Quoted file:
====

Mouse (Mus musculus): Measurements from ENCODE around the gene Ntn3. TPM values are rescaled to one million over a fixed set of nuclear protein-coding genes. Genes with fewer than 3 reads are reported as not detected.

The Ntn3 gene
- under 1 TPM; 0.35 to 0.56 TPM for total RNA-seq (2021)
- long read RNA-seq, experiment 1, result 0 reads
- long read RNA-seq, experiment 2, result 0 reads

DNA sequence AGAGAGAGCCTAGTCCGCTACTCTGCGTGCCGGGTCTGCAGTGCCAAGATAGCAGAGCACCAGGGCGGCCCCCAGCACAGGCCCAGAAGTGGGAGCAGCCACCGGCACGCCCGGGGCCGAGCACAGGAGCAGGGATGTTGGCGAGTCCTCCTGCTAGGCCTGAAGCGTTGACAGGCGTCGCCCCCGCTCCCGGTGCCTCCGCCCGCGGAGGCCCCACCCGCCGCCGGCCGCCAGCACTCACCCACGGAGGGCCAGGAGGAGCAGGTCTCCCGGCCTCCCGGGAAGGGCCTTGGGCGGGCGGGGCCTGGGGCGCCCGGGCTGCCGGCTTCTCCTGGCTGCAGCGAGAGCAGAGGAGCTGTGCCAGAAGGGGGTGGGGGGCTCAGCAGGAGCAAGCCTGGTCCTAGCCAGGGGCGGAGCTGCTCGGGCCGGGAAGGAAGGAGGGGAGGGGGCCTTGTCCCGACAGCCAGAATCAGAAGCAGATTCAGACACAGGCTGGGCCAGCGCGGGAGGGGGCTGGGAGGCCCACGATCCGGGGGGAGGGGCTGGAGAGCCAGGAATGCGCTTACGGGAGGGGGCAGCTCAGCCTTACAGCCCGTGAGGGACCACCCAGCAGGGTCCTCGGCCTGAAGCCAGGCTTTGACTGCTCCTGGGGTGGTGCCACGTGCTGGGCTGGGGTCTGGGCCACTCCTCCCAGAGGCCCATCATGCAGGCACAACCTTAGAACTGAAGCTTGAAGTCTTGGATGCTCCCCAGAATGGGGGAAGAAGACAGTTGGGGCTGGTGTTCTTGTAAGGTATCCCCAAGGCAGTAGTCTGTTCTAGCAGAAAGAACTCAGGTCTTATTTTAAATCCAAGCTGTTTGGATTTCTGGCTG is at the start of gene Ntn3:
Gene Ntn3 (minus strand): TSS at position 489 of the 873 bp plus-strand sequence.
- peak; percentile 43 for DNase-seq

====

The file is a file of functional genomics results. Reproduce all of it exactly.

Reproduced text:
Mouse (Mus musculus): Measurements from ENCODE around the gene Ntn3. TPM values are rescaled to one million over a fixed set of nuclear protein-coding genes. Genes with fewer than 3 reads are reported as not detected.

The Ntn3 gene
- under 1 TPM; 0.35 to 0.56 TPM for total RNA-seq (2021)
- long read RNA-seq, experiment 1, result 0 reads
- long read RNA-seq, experiment 2, result 0 reads

DNA sequence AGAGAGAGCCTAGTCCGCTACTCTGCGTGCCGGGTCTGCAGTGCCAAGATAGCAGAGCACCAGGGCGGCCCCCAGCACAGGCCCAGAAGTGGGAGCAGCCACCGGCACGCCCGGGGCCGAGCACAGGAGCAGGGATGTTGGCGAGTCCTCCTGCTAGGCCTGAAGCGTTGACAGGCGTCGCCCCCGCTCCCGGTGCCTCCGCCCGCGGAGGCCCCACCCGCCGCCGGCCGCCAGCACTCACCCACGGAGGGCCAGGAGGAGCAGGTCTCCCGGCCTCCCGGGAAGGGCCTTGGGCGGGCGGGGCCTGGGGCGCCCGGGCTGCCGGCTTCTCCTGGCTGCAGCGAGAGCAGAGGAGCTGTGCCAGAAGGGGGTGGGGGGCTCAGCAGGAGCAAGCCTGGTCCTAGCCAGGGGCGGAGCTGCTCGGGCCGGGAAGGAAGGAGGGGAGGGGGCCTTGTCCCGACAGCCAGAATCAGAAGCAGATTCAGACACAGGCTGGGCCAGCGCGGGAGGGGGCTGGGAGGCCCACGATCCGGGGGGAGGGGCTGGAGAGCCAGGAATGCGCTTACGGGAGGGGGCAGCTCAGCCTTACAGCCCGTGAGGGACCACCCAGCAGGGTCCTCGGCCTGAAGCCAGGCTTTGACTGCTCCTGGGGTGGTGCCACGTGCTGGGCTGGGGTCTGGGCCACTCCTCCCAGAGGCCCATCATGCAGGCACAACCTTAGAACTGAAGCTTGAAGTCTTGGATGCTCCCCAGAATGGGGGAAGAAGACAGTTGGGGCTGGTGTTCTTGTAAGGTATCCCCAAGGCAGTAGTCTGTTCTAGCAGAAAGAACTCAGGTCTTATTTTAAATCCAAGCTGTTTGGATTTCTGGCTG is at the start of gene Ntn3:
Gene Ntn3 (minus strand): TSS at position 489 of the 873 bp plus-strand sequence.
- peak; percentile 43 for DNase-seq